For text analysis it is often useful to POS tag and lemmatize your text, especially with non-English data. R does not really have built-in functions for that, but there are libraries that connect to external tools to help you do this. This handout reviews two common tools (spacy and coreNLP) and two tools developed by us that are useful for Dutch (frogr) and distributed processing (nlpipe).


Spacy is a python package with processing models for 6 different languages, which makes it attractive to use if you need e.g. French or German lemmatizing.

To install it, you need to install the spacy module in python and load the appropriate language model. See

After that, you can install spacyr and use it to tag, lemmatize, and/or parse text:

spacy_initialize("de", python_executable = "/home/wva/env/bin/python")
tokens = spacy_parse("Ich bin ein Berliner")
doc_id sentence_id token_id token lemma pos entity
text1 1 1 Ich Ich PRON
text1 1 2 bin sein AUX
text1 1 3 ein einen DET
text1 1 4 Berliner Berliner NOUN MISC_B


CoreNLP is a java-based toolkit that offers a lot of NLP processing for English and (more limited) for other languages. It is used a lot for English-based research.

To install it, you need to have java on your system, and install the R coreNLP and download the program and models:


After this, you can use coreNLP to parse:

output = annotateString("John loves Hannover")
tokens = getToken(output)
sentence id token lemma CharacterOffsetBegin CharacterOffsetEnd POS NER Speaker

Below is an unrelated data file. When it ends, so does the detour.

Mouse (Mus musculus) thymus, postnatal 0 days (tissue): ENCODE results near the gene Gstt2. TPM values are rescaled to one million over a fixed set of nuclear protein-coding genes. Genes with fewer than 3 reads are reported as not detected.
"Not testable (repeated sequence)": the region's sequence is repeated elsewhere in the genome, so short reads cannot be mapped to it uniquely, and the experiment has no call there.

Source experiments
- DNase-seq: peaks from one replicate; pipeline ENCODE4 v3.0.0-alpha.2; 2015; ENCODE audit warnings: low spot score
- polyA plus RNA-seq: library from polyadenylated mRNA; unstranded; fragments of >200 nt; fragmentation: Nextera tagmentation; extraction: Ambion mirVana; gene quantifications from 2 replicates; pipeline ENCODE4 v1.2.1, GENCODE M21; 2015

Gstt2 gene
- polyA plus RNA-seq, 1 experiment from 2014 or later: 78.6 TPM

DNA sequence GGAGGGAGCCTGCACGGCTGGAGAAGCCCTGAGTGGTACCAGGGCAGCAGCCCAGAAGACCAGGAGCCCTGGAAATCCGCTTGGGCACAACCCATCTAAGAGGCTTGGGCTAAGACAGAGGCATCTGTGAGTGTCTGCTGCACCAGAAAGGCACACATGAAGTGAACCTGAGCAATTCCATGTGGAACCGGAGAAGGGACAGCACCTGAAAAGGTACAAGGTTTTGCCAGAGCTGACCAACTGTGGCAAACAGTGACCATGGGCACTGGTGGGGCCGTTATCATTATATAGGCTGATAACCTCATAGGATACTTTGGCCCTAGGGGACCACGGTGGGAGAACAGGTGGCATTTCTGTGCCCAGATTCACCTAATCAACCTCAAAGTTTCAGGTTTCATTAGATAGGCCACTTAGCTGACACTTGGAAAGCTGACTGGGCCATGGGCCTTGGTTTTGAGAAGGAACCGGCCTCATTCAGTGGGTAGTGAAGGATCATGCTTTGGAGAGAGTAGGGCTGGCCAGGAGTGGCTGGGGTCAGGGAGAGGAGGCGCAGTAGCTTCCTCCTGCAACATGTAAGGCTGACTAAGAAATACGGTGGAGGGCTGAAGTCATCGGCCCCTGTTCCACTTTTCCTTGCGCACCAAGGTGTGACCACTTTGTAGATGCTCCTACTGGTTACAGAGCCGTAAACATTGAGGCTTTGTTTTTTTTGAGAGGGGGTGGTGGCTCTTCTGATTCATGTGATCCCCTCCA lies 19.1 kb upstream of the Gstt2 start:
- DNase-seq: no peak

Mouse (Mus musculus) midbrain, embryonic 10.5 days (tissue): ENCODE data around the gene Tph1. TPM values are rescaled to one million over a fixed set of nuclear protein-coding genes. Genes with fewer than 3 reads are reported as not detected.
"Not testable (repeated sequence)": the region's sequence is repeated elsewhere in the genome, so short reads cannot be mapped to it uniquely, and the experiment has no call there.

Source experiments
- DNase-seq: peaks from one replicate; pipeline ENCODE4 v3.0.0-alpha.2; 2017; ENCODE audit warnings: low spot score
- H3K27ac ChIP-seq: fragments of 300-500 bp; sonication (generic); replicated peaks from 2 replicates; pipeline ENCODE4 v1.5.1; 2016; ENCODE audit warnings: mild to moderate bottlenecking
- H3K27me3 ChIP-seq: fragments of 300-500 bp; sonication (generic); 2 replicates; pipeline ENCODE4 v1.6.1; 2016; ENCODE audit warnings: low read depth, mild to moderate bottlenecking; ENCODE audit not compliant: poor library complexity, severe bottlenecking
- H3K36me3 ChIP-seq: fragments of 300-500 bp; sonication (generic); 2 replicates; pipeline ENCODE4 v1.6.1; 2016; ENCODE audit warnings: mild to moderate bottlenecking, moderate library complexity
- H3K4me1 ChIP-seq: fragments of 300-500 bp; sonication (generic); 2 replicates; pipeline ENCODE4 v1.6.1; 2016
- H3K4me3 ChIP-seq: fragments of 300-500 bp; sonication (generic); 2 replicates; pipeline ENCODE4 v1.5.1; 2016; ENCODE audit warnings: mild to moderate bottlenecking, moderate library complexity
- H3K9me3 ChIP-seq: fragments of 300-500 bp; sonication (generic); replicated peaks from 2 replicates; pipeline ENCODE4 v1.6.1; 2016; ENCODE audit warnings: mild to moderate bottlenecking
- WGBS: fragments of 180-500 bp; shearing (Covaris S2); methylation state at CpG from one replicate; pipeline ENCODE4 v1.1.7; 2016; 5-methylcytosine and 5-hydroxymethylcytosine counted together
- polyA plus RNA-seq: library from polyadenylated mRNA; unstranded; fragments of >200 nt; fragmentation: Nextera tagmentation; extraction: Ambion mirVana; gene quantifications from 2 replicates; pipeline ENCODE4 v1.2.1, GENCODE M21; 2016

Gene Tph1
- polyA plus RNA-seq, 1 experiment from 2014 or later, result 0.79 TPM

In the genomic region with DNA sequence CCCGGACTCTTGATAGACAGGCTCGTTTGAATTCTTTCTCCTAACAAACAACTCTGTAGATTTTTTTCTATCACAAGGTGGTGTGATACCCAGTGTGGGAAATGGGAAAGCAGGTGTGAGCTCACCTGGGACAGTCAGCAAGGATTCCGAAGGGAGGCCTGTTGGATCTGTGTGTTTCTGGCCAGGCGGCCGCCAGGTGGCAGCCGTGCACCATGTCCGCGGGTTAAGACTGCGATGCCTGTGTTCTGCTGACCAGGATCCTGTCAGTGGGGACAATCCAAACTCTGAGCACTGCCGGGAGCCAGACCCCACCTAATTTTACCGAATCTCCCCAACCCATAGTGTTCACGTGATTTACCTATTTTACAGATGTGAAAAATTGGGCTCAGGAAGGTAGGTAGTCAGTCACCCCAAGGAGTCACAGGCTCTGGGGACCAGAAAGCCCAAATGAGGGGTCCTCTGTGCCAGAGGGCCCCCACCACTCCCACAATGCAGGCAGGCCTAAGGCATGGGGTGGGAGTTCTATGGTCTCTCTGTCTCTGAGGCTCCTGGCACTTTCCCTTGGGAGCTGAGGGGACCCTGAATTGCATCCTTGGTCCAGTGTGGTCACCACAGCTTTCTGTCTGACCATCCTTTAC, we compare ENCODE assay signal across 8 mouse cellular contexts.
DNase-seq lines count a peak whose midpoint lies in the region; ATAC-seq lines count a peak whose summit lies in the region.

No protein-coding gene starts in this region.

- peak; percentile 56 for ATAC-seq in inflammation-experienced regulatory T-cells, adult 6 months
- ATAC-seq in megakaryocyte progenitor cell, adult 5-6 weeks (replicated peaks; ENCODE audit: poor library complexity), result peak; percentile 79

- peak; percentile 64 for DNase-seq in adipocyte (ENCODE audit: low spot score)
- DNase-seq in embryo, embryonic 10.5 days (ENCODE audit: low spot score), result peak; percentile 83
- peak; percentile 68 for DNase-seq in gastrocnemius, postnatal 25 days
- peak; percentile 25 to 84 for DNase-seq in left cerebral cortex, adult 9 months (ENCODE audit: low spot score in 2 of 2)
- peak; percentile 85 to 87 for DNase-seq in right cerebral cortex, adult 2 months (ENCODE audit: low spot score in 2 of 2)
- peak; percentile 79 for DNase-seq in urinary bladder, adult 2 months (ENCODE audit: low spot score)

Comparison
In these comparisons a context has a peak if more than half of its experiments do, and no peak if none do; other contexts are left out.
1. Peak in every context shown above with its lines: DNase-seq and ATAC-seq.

1 1 John John 0 4 NNP PERSON PER0
1 2 loves love 5 10 VBZ O PER0
1 3 Hannover Hannover 11 19 NNP LOCATION PER0


Unfortunately, while spacy has Dutch models the lemmatizer doesn’t seem to work. The University of Tilburg has the Frog program which performs lemmatization pretty fast. You need to install and run it via docker. Install docker and run the following command:

docker run --name frog -dp 9887:9887 proycon/lamachine frog -S 9887 --skip=pm

and then you can use the frogr library to call it:

# install with: devtools::install_github("vanatteveldt/frogr")
tokens = frogr::call_frog("Tulpen uit Amsterdam", port=9887)
docid sent position word lemma morph pos prob ner chunk parse1 parse2 majorpos
1 1 1 Tulpen tulp [tulp][en] N(soort,mv,basis) 0.996849 O B-NP NA NA N
1 1 2 uit uit [uit] VZ(init) 0.992727 O B-PP NA NA VZ
1 1 3 Amsterdam Amsterdam [Amsterdam] SPEC(deeleigen) 1.000000 B-LOC B-NP NA NA SPEC


NLPipe is a platform developed at the VU that allows you to use a separate server (or multiple servers) to do the processing, which can be quite useful if you have to process a lot of documents. Also, since it runs outside of R it saves you the hassle of tying R to java or python like for coreNLP or spacy.

If you want to install an NLPipe server and workers on separate servers, see

For testing and smaller data sets, you can also install it directly on your computer using docker. For example, this sets up coreNLP and NLPipe using docker:

docker run --name corenlp -dp 9000:9000 chilland/corenlp-docker 
docker run --name nlpipe --link corenlp:corenlp -e "CORENLP_HOST=http://corenlp:9000" -dp 5001:5001 vanatteveldt/nlpipe

You can go to http://localhost:5001 to verify that it is running correctly. On that page you will see how many documents are assigned for processing and how many are done.

Now, you can assign documents to be parsed from within R:

id = process_async("corenlp_lemmatize", "This is a test!")
status("corenlp_lemmatize", id)
## 0x702edca0b2181c15d457eacac39de39b 
##                             "DONE"
tokens=result("corenlp_lemmatize", id, format='csv')
id sentence offset word lemma POS POS1 ner
1.491169e+38 1 0 This this DT D O
1.491169e+38 1 5 is be VBZ V O
1.491169e+38 1 8 a a DT D O
1.491169e+38 1 10 test test NN N O
1.491169e+38 1 14 ! ! . O O